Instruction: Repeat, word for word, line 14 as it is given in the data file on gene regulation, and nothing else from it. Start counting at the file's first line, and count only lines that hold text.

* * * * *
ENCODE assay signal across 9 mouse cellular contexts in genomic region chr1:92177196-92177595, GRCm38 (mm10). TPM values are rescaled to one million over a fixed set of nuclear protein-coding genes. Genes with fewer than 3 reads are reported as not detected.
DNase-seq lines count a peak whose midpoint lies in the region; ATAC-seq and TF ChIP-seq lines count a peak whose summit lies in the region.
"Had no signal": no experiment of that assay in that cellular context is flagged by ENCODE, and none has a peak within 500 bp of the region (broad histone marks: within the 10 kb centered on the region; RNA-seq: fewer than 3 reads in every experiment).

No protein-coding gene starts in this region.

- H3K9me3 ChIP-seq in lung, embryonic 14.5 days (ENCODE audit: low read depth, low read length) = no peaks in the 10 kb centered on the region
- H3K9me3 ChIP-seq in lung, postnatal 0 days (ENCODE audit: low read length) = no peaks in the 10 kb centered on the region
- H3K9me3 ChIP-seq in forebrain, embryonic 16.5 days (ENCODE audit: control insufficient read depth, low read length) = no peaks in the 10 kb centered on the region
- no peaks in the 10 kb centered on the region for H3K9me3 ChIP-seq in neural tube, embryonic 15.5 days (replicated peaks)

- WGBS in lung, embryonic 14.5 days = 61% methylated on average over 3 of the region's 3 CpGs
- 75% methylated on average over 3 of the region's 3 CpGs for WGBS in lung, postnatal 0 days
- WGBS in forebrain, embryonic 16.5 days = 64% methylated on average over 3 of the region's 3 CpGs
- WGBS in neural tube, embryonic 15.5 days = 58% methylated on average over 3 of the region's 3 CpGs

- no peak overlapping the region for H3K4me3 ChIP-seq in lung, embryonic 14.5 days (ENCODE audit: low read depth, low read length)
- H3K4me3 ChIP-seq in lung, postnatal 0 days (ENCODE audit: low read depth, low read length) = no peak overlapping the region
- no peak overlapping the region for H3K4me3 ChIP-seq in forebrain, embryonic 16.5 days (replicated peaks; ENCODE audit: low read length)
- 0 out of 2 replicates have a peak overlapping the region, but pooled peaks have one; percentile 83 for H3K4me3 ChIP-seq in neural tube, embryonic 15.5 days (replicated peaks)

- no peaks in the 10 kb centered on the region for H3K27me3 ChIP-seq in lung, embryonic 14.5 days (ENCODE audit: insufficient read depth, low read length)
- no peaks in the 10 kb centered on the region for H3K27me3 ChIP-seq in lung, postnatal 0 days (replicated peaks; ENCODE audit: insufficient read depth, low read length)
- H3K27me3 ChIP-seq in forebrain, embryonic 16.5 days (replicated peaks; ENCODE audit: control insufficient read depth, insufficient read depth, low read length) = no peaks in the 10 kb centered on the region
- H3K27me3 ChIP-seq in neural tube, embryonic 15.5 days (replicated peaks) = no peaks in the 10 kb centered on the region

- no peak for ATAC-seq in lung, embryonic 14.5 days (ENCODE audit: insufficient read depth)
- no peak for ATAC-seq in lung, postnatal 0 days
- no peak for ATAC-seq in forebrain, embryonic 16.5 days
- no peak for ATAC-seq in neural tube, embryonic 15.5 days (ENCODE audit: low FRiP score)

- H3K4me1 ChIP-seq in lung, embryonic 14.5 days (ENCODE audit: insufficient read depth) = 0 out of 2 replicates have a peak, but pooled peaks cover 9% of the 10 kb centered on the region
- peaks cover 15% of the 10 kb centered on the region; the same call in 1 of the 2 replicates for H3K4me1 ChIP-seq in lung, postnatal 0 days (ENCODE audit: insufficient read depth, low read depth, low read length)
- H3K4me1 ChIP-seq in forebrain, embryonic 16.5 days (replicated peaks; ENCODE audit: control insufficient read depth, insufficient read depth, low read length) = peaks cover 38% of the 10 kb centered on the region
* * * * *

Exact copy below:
- H3K4me3 ChIP-seq in lung, postnatal 0 days (ENCODE audit: low read depth, low read length) = no peak overlapping the region